Accenture

A Mutually Beneficial Partnership

In 2012, Accenture’s social enterprise business, Accenture Development Partnerships, began to help Save the Children develop tools to help companies incorporate the Children’s Rights and Business Principles as part of their core business strategies. 

Together Accenture and Save the Children have developed a model and corporate assessment tool for implementing the Children’s Rights and Business Principles.

“Our role was to incorporate the knowledge that Save the Children possesses into business language, and provide a value chain structure for it,” Fredrik Nilzén, Global Manager for Accenture’s Corporate Citizenship global partnership with Save the Children says.

The model brings a company through a start-up process of helping them understand, respect and commit to children’s rights, paralleled with policy reviews, online self-assessments, interviews and workshops with key staff. After the assessment, an action plan is formalised tailoring the implementation to each corporate client, and Save the Children is there to support with expertise for the implementation of the actions. Save the Children has used this model with a number of large, medium and small businesses around the world.

“The added value of the approach is that you have Save the Children’s child rights expertise combined with Accenture’s business and industry experience,” Fredrik Nilzén says. “It is a very action-oriented set of tools you get, enabling you to implement fundamental principles in your company’s business operations.”

Children’s rights are a concern for all companies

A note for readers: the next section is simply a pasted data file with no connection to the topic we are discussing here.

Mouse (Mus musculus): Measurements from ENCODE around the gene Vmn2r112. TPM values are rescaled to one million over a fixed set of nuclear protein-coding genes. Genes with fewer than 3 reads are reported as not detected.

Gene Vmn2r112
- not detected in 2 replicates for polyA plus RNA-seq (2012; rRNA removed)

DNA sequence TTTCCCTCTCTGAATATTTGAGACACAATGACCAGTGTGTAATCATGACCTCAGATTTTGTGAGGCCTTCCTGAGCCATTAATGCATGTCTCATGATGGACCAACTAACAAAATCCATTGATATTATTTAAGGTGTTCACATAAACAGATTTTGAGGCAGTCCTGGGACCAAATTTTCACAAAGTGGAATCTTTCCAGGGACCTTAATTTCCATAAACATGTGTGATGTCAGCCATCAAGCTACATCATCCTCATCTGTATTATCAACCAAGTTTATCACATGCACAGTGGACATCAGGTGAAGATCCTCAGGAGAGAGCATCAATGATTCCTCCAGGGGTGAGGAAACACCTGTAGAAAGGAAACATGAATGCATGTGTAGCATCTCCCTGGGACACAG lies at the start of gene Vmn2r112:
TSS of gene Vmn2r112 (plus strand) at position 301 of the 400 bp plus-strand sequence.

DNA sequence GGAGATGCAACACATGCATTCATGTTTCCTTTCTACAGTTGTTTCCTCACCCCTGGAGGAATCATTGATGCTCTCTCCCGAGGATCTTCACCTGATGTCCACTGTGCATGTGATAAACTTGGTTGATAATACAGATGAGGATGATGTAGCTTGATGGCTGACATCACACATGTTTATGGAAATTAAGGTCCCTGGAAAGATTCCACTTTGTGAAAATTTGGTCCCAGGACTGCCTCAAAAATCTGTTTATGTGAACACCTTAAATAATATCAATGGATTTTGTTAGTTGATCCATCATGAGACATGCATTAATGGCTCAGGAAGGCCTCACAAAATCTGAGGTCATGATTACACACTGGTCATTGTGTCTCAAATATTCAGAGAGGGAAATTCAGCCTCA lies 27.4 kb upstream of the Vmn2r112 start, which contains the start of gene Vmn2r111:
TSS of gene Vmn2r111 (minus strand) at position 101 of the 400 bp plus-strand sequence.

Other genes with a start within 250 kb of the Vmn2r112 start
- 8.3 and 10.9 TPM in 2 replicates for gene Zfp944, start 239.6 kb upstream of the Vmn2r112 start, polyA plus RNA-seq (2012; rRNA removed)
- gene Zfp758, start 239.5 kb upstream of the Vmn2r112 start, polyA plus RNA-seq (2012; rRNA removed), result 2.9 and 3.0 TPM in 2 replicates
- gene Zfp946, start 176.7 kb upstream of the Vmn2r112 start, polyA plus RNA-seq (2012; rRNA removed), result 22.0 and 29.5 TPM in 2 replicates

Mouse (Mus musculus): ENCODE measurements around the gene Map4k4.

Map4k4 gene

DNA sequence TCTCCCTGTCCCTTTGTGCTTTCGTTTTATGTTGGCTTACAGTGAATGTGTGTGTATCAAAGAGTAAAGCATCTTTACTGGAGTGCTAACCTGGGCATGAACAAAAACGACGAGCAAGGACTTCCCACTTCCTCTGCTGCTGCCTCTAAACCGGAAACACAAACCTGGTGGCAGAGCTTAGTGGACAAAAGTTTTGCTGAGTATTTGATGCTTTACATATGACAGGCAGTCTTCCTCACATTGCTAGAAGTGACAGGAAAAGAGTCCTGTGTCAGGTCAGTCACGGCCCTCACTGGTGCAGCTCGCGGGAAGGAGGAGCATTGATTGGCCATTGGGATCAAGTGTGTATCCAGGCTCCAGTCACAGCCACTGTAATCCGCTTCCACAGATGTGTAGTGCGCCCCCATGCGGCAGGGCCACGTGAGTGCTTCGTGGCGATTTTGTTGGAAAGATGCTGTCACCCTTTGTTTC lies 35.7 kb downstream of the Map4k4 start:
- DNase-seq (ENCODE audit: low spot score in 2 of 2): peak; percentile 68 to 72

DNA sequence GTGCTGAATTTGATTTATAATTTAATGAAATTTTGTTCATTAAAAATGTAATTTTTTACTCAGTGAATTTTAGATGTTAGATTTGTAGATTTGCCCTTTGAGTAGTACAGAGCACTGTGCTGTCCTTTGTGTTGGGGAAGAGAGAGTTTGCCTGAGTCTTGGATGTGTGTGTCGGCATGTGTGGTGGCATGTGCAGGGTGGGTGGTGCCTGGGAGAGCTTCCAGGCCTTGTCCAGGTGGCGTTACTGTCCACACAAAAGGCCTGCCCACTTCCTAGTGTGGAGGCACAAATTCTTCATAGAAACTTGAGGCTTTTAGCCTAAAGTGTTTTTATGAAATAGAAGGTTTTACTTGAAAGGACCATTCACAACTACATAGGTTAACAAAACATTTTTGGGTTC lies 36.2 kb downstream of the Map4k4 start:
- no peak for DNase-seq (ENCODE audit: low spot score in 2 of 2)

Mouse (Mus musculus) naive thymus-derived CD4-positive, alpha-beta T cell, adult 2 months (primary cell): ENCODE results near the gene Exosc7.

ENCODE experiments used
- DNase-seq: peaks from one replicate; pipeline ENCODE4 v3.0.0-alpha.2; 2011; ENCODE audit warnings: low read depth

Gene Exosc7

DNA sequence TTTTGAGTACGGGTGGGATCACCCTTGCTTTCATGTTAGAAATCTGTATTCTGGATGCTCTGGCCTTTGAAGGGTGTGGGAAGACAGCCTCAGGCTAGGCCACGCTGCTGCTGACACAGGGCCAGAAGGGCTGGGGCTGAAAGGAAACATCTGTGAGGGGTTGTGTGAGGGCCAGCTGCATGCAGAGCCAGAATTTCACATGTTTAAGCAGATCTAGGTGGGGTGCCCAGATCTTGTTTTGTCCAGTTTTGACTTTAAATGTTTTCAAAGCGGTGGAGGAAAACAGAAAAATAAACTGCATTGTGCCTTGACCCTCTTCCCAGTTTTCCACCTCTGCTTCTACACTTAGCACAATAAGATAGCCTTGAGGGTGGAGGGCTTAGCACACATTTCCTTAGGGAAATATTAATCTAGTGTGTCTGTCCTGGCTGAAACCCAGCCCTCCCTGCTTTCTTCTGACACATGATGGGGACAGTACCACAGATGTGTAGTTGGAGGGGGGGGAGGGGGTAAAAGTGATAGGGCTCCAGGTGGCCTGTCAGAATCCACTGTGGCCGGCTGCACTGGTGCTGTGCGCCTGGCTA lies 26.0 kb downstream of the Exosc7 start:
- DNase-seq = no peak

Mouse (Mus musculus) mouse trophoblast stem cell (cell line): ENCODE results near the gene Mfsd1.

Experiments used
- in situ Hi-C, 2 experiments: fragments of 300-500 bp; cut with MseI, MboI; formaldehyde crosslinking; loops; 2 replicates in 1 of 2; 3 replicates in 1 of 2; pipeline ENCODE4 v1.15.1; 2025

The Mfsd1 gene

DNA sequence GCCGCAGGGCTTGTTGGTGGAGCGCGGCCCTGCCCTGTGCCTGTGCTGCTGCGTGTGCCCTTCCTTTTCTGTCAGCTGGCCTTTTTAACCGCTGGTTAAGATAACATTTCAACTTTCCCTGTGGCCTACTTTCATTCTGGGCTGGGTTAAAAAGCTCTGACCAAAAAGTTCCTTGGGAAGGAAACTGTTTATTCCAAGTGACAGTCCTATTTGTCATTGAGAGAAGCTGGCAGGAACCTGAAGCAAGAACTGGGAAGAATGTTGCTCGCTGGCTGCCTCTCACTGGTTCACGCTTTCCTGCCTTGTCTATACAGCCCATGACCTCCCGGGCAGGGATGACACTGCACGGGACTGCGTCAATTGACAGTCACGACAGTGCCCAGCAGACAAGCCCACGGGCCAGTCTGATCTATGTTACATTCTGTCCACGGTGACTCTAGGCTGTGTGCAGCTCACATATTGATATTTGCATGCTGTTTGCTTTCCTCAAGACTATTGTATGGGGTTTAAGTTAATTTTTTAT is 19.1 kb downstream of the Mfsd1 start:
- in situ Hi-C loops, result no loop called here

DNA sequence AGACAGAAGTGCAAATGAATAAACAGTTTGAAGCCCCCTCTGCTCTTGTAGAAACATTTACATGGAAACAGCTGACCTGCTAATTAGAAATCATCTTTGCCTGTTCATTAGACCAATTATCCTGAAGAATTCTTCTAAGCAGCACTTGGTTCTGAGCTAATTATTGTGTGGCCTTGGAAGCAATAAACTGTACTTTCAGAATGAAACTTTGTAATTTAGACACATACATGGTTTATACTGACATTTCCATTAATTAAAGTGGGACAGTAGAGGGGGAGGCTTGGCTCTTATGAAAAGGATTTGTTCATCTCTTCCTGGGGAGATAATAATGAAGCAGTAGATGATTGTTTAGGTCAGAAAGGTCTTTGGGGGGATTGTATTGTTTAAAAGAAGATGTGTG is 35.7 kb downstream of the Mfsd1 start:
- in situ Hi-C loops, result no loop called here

With 373,000 employees worldwide, Accenture is one of the world’s leading global professional services companies, providing a broad range of services and solutions in strategy, consulting, digital, technology and operations. Fredrik Nilzén explains how the business model of Accenture directly relates to the rights of children:

“Child rights are a concern for all companies. Investing in the next generation is core to Accenture, since our business is based on our people and their talent. We focus a lot on talent development, and it is therefore natural to use our core competencies to support the society’s challenges and opportunities in that space.”

Nilzén also stresses the importance of partnerships between sectors:

“Going forward, we all must use our different professional competencies to achieve sustainable results. Save the Children has skills, relationships and experience in this arena, which helps maximize our impact. We have not yet found a methodology that is more powerful for companies that want to implement child rights in their core business.”

Important to collaborate with civil society

Nilzén argues that understanding and addressing implications of the child rights perspectives is a complex matter and that many companies don’t have the knowledge to do this by themselves:

“To effectively use handbooks or general tools an organisation needs to have built deep knowledge and competence around that core issue to be able to gain success. Just as everyone does not practice law or make loans, protecting and actually saving children who are at risk requires the special expertise of an organisation like Save the Children.”

“Save the Children has the unique expertise and experience that is needed. Companies, like Accenture, bring other specialised skills and experience that Save the Children needs but are not core to their organizational mission.”

Radical turns ahead for sustainability 

“Across industries, the ability for businesses to sustainably transform themselves for tomorrow is the key in order to be relevant long-term,” Nilzén says.

He is optimistic about the increasing role of children’s rights:

“We will see less proof-of-concepts and more radical turns where companies disrupt traditional industry logic in the coming years. For companies producing products in certain emerging market situations, child rights-related issues are very much a concern as they hold contractors to standards. They also are looking to the future and the skills that they will need in their workforce.”

“Having child rights matters as an integral part of the UN Global Compact principles and the new UN Global Goals adds legitimacy for companies to act. In addition, both disasters and success stories will help companies to gain speed in transforming their business.”